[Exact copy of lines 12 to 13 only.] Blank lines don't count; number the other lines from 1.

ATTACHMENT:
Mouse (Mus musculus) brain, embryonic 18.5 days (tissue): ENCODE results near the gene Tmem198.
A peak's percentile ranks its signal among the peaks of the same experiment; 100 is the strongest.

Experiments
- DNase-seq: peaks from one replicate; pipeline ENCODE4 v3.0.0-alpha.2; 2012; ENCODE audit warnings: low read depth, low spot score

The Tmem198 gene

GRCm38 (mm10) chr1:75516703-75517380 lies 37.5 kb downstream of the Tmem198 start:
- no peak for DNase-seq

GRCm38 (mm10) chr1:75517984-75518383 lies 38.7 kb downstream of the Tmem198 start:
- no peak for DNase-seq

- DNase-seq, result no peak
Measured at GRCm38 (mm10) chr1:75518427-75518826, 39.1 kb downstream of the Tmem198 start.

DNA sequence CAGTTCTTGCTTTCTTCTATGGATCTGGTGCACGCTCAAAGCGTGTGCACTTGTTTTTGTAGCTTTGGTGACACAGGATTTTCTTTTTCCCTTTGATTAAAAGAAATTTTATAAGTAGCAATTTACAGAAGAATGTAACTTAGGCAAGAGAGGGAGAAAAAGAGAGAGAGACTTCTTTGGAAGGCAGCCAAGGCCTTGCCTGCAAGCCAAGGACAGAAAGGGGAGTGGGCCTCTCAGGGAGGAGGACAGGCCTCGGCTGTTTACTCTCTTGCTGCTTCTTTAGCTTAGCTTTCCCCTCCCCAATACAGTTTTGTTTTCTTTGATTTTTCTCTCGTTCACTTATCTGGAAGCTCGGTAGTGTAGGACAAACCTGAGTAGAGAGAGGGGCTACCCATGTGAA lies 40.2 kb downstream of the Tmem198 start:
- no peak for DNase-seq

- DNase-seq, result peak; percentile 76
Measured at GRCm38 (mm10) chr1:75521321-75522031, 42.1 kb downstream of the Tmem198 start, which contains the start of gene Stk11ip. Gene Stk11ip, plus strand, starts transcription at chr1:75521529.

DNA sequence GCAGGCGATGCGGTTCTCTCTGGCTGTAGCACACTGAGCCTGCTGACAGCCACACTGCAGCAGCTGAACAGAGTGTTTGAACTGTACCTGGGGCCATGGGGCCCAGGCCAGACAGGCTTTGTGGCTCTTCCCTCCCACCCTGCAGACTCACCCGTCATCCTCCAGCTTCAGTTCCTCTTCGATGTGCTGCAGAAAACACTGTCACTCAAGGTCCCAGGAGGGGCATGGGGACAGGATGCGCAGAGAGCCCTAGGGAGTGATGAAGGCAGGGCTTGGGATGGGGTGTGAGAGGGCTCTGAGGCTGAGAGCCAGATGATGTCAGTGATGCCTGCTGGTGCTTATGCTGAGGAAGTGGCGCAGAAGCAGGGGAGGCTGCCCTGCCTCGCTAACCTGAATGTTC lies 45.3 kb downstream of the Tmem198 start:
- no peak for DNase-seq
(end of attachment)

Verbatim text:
DNA sequence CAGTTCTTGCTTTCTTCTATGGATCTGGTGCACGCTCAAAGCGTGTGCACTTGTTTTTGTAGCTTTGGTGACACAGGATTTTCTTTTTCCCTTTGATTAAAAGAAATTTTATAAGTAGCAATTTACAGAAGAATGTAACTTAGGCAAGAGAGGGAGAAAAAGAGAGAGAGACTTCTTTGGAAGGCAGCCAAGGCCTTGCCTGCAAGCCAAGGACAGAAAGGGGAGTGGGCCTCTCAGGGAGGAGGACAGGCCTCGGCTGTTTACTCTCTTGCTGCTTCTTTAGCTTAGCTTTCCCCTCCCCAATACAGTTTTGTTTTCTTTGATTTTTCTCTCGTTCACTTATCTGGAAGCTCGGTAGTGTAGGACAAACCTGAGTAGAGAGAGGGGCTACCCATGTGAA lies 40.2 kb downstream of the Tmem198 start:
- no peak for DNase-seq